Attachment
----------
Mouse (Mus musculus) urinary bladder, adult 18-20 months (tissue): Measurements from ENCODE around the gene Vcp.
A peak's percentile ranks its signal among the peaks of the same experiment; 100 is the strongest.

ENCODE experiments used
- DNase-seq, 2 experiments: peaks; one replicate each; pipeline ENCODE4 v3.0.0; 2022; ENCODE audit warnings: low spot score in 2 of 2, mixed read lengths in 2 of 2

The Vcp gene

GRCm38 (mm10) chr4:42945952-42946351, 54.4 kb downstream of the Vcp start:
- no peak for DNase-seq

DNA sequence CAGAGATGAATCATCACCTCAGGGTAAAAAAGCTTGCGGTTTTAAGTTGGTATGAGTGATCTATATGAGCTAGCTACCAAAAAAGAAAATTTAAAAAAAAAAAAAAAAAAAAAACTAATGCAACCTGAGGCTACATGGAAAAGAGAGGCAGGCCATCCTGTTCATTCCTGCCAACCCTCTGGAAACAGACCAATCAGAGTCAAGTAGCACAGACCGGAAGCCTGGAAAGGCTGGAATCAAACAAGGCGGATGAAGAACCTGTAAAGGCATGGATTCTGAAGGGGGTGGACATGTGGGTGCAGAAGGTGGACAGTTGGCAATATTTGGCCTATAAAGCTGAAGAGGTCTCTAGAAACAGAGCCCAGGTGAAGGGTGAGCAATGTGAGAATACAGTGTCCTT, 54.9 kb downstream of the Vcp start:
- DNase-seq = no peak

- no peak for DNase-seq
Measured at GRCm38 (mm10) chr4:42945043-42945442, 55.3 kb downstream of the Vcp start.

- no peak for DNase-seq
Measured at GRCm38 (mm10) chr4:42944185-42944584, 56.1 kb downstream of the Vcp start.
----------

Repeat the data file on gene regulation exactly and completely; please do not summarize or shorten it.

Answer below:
Mouse (Mus musculus) urinary bladder, adult 18-20 months (tissue): Measurements from ENCODE around the gene Vcp.
A peak's percentile ranks its signal among the peaks of the same experiment; 100 is the strongest.

ENCODE experiments used
- DNase-seq, 2 experiments: peaks; one replicate each; pipeline ENCODE4 v3.0.0; 2022; ENCODE audit warnings: low spot score in 2 of 2, mixed read lengths in 2 of 2

The Vcp gene

GRCm38 (mm10) chr4:42945952-42946351, 54.4 kb downstream of the Vcp start:
- no peak for DNase-seq

DNA sequence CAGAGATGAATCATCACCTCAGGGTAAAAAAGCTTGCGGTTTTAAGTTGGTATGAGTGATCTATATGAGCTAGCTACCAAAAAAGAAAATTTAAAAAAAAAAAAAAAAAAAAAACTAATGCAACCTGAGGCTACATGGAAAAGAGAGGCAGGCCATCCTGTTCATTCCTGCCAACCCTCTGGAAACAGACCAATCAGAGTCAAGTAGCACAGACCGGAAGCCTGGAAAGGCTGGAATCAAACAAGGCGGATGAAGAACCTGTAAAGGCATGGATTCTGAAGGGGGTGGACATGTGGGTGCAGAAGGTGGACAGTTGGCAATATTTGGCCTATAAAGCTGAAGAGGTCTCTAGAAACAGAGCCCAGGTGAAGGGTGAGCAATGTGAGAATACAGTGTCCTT, 54.9 kb downstream of the Vcp start:
- DNase-seq = no peak

- no peak for DNase-seq
Measured at GRCm38 (mm10) chr4:42945043-42945442, 55.3 kb downstream of the Vcp start.

- no peak for DNase-seq
Measured at GRCm38 (mm10) chr4:42944185-42944584, 56.1 kb downstream of the Vcp start.